The Cancer Council has revealed that cancer survival rates are much worse for people living in lower socioeconomic areas. This thought-provoking research has emphasised the need for better health care in poorer communities.
Within a five year period, over 7 200 deaths in lower socioeconomic areas could have been prevented. This is due to health factors such as smoking, poor nutrition and exercise, drug and alcohol abuse or scant access to medical care.
People suffering from stomach, colon, liver, lung, breast and prostate cancers were most at risk. “Disadvantaged groups get a raw deal in health”, explained Professor Mike Daube from Curtin University.
“They do worse at all stages of life, have less access to good healthcare, and have worse outcomes. There is no instant solution, and this is one of the biggest challenges for our health system”.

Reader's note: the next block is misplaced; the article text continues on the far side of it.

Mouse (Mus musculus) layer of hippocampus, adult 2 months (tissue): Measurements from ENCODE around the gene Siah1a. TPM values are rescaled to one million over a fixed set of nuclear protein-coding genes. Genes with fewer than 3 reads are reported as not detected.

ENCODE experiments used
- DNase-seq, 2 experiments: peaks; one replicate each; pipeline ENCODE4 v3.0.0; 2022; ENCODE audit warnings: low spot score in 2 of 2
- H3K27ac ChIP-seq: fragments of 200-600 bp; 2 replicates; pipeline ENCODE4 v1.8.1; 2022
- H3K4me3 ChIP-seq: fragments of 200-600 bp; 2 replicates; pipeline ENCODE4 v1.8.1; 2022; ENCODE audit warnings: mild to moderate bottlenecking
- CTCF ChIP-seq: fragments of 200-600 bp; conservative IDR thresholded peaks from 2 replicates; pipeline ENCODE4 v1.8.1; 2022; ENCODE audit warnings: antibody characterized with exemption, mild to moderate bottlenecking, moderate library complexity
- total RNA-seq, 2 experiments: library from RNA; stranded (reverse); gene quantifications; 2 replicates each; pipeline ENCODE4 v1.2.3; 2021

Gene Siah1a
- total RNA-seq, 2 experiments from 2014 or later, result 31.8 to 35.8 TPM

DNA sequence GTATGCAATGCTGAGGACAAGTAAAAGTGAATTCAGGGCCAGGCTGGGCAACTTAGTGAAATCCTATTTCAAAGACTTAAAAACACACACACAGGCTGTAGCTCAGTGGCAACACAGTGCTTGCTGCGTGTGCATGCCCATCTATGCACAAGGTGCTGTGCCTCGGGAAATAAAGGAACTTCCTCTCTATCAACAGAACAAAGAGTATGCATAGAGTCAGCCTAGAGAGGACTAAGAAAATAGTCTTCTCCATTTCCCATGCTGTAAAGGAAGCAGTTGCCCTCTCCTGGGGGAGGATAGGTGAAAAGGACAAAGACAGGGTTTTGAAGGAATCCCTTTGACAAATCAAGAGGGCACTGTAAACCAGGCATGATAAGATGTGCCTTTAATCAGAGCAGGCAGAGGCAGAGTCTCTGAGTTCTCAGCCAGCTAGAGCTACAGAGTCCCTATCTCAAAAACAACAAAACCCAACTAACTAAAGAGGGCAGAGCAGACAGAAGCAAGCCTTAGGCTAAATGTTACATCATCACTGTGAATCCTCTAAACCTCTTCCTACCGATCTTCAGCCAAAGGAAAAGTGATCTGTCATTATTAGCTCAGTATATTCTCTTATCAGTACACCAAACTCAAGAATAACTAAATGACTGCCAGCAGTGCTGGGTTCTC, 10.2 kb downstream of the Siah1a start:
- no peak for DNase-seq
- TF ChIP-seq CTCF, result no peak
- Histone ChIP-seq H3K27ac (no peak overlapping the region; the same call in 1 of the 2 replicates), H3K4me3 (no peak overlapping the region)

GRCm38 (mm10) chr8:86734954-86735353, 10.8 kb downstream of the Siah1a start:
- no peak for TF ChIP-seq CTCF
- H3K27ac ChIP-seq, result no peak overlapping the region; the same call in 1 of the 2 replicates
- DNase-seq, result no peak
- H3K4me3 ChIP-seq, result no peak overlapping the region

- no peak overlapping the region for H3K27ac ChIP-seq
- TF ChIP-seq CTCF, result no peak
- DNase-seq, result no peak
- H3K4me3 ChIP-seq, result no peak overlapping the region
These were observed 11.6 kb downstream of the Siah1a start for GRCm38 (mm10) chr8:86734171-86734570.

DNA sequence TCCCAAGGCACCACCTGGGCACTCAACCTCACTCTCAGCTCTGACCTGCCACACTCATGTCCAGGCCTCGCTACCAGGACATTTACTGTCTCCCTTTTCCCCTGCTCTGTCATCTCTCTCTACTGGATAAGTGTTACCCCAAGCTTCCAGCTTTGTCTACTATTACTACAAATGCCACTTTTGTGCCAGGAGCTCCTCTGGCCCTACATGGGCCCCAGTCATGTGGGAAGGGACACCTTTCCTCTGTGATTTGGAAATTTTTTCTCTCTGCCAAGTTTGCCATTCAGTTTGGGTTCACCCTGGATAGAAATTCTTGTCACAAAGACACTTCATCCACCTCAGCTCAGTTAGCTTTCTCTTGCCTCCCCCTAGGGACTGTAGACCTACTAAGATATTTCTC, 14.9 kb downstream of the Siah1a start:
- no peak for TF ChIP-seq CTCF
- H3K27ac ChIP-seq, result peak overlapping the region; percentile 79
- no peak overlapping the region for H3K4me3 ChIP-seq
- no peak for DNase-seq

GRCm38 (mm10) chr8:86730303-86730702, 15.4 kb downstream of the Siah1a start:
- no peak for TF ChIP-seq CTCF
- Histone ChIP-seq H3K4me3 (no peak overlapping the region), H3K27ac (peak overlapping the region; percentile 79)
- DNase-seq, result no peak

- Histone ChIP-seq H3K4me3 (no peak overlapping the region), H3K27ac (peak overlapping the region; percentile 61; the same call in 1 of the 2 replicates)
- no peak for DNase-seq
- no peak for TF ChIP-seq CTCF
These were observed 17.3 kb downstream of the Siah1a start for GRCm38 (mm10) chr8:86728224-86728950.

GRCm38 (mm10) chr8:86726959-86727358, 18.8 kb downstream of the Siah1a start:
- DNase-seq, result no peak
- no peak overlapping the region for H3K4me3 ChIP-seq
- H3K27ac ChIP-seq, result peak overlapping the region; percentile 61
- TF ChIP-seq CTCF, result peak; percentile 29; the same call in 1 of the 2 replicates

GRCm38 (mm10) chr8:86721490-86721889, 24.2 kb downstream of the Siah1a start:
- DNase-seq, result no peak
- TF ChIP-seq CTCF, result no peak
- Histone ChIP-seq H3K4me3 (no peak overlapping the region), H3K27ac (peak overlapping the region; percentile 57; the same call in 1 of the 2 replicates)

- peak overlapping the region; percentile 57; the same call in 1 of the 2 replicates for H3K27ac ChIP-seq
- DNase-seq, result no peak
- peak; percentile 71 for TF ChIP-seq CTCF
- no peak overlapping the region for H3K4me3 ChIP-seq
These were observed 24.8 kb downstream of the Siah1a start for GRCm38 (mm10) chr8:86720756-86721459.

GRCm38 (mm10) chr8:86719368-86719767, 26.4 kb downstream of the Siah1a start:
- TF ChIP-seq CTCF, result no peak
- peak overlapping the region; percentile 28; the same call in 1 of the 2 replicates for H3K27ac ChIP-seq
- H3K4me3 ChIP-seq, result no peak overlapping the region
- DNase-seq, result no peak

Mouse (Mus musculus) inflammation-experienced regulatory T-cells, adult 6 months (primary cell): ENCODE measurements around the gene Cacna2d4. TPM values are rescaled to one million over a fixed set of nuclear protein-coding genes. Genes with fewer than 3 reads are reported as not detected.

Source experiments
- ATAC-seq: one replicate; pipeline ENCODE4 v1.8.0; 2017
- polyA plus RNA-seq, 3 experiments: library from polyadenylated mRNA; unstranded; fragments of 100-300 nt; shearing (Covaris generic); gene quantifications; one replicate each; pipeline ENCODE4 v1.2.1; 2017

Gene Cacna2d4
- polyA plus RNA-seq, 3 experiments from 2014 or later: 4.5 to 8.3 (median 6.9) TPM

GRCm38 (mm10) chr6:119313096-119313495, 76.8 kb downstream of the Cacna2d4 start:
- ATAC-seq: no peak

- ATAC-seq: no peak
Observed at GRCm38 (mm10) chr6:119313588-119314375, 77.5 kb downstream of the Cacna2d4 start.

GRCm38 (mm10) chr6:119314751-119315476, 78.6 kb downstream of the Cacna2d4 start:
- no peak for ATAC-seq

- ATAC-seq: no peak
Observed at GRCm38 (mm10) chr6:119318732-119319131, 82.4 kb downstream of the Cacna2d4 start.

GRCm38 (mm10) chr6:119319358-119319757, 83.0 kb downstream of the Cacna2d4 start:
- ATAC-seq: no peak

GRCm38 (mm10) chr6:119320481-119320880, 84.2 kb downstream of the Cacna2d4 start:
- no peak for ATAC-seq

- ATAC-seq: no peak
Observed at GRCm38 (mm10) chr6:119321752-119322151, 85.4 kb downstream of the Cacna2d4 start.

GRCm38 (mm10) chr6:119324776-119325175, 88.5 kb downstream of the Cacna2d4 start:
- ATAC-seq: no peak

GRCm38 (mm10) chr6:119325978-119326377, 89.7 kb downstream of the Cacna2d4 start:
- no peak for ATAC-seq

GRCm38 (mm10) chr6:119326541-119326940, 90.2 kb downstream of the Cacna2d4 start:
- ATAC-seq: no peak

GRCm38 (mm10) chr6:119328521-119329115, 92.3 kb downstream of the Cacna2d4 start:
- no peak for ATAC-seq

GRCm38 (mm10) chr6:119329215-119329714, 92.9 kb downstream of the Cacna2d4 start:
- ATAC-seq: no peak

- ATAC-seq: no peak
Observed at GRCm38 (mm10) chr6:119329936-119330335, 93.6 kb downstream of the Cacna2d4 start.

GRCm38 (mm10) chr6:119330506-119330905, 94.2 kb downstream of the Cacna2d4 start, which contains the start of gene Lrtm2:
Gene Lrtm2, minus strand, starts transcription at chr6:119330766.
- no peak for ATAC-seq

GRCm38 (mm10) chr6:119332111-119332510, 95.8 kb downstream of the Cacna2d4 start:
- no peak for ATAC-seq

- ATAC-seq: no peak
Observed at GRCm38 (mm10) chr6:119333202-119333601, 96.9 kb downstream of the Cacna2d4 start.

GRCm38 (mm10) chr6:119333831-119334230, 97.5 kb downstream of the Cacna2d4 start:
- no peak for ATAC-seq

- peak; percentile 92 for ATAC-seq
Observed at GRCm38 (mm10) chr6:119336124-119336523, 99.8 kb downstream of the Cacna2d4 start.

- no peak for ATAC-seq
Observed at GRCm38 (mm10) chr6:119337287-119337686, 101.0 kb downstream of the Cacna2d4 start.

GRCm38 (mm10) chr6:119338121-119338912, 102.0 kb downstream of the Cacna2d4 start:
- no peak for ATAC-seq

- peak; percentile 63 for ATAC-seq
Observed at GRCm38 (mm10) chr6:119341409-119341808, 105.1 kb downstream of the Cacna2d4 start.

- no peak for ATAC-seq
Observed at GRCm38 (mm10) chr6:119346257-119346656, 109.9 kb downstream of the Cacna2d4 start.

“It is so unfair that people are sicker and dying younger because of their economic circumstances”, added Professor Daube. “It is vital that we maintain preventive activities, as well as ensuring good access to treatment”.
Professor Dianne O’Connell from the Cancer Council concluded, “What we really need to do now is to drill down into which of those factors are key… Then we can really work on targeting those areas of disadvantage”.